Last week I blogged about design and how I think it is something that testers could focus on a little more. I’ve been considering this further and thinking about an experience I had as a customer….
Someone I know once made an error whilst completing an online grocery order. I won’t say who made the error because that wouldn’t be fair and besides, my wife would probably be displeased.
In truth the error was fairly easy to make. The objective was to order some bananas, enough for the week for two of us. The field for placing the order looked like this:
So far so good. However, whilst entering the order the wrong radio button was selected. I think it may have been a case of initially intending to purchase by weight, realising it was easier to specify a number of items but forgetting to change the radio button selection back. So this is what was added to the basket:
So far not so good. We didn’t want eight kilos of bananas. The error wasn’t spotted amongst the long shopping list and the order was placed.
Sure enough, when the delivery arrived a day or two later we had everything we had ordered including a couple of large plastic bags filled with bananas. From memory I think there were around fifty bananas in total. We were offloading them to friends and colleagues for the next few days. We ate a lot of banana bread.
Now, as any good IT professional will tell you, this is an open and shut case of ‘user error’. It is pretty difficult to argue with that. Except that by ‘user’ we actually mean customer and most customers don’t think about things in the same way that IT professionals do.
As a customer the experience was a bit different. When the delivery arrived, our first response was:
‘Why have they delivered all of these bananas?’
Wasn’t it obvious that we wouldn’t want fifty of them? This may have been an unreasonable response given that we had received exactly what we requested. But it is how we felt and the customer is, of course, always right.
The most obvious way to avoid the confusion would have been for the person or persons fulfilling the order to query it and for someone from the store to call us and confirm. The company’s processes or the individuals involved didn’t enable this. A problem for sure but could this error have been catered for in the design, development and testing of the website?
Testing against requirements – a potential banana skin
It certainly appears that some other grocery websites have taken a different design approach which would have eliminated the possibility of making the error. Here’s an example:
But wait; what if I want to order 8kg of bananas? Do I now need to calculate how many bananas are in a kilogram? Maybe this would be easier if I just went to the store myself.
Perhaps some simple code could have brought up a confirmation message given that the order of 8 kilos was a slightly unusual request. To implement such code would require answering some questions first, not least of which is ‘What is an unusual request?’ With the right threshold and possibly some algorithm that looks at past orders and the number of items ordered elsewhere this might be possible.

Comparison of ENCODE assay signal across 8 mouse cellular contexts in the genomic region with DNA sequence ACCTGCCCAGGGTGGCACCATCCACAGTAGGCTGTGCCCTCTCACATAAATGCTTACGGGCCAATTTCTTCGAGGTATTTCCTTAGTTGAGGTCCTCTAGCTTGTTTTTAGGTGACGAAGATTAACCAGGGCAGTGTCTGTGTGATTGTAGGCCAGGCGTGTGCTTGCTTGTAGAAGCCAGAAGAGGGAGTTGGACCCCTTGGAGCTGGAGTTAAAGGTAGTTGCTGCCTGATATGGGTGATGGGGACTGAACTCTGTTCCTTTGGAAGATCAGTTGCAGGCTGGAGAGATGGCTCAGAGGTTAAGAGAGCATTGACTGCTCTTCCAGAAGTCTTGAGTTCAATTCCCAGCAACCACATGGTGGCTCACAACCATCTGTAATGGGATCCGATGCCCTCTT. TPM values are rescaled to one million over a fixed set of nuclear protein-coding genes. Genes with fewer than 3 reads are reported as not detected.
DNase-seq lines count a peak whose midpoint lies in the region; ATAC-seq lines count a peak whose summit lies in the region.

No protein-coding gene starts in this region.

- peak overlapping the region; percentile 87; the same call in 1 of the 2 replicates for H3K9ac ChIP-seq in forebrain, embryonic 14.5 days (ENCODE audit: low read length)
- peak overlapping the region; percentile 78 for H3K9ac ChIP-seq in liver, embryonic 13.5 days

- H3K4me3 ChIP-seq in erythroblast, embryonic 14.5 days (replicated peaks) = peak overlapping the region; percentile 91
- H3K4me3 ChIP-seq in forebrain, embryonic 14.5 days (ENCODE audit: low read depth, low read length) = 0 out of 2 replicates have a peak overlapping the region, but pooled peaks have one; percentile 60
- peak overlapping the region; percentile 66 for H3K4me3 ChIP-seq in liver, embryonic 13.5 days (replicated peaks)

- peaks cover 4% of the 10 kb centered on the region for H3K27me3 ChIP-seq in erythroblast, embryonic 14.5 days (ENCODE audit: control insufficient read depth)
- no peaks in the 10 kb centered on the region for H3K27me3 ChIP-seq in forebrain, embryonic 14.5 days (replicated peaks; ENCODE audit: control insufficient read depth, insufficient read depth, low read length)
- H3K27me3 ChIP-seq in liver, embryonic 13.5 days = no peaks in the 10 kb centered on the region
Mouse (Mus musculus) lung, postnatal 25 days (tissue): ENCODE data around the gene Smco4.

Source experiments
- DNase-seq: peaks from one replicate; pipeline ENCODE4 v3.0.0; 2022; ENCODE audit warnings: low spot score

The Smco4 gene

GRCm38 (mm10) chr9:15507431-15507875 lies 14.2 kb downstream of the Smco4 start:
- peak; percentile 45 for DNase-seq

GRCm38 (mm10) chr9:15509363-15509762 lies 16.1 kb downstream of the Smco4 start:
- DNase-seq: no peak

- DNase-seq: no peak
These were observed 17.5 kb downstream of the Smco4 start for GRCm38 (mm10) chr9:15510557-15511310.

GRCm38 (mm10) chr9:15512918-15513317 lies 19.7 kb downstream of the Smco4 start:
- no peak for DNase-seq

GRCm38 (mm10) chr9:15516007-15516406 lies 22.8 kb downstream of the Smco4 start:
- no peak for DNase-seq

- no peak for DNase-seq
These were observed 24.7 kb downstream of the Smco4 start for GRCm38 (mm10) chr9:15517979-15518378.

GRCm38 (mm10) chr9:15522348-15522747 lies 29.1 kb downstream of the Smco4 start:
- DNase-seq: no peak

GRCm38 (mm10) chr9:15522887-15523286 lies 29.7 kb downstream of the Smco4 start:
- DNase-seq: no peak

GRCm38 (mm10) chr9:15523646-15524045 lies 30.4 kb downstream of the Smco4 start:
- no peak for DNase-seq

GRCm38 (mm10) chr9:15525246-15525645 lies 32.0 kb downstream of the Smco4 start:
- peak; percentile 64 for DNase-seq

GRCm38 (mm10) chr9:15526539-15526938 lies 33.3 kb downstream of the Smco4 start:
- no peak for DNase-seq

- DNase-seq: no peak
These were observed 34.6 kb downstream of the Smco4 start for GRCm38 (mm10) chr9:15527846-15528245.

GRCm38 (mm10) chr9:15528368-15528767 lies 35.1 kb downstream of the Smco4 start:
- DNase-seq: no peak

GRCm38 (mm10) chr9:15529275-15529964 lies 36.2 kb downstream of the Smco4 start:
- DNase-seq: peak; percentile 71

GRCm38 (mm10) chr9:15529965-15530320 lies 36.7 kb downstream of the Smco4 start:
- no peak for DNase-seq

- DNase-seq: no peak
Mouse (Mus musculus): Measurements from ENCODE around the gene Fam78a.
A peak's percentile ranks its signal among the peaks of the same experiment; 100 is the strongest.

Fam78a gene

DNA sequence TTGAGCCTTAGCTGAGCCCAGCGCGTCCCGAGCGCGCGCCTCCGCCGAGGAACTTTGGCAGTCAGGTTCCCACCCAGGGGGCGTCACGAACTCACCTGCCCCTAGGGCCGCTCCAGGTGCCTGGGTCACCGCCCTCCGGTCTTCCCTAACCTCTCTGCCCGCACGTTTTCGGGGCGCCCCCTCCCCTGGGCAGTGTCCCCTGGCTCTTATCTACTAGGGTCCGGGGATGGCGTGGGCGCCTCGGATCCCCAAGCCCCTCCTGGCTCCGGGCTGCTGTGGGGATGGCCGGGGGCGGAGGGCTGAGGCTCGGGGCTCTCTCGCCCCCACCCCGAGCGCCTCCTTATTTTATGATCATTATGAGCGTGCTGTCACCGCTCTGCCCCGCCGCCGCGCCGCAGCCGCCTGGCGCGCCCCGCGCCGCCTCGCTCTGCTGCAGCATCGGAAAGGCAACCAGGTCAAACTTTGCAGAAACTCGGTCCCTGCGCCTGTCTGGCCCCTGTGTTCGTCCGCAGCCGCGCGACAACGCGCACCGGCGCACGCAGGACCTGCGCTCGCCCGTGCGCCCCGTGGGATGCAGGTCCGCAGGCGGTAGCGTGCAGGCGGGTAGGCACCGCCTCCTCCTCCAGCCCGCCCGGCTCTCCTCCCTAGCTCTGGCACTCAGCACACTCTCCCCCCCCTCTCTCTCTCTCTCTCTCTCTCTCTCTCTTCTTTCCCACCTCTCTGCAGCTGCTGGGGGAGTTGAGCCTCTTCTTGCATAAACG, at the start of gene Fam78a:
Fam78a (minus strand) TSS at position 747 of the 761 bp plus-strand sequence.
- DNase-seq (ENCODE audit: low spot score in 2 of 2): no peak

And how about our testers? Could they have looked at this part of the website from the standpoint of a customer and anticipated this problem? If so, would a bug have been accepted by the project as valid or would it have been dismissed?
It isn’t always easy to think about technology in this way. A common approach in developing and testing software is to focus on requirements. Yet we know that requirements are often flawed; incomplete, ambiguous, contradictory, take your pick. This isn’t an attack on the people whose job it is to capture and communicate requirements. They have a difficult task, not least because those pesky customers keep changing their minds (for example one minute they want to be able to order bananas by the kilogram, the next minute they don’t).
This is one of the reasons why we testers must try to think about the customer experience beyond the narrow confines of requirements. Perhaps somewhere in a dusty folder there is a document detailing the requirements for an online grocery website that contains some text along the following lines:
Requirement ID: 3.1.12
The website shall provide the option for the user to order items by weight or by number of items.
Requirement ID: 3.1.13
Permissible values when ordering items are in a range from 0 to 9999.
Maybe a tester was asked to design some tests and map these tests to requirements. This would have given everybody a warm feeling that requirement coverage had been achieved.
The same tester may have tested the website and followed the steps in the test. They may have tested a range of values in the quantity field to prove that it was possible to enter 0, 9999 and some other values in between. They may also have tried to enter a negative value and some values greater than 9999. Just for fun they may have tried to enter some other characters in the field too.
They may have found bugs, these may have been fixed and retested, but ultimately everybody involved was happy that the website requirements had been met. No further testing required!
I’m speculating of course, but I have seen this approach enough times to know it happens.
If the tester was able to consider how people might actually use the website then they would be more likely to identify possible outcomes like the one above. In an enlightened and collaborative project environment the tester’s voice would be heard and the website design and code could have been adjusted accordingly.
And most importantly of all the customer could have avoided this slip-up.
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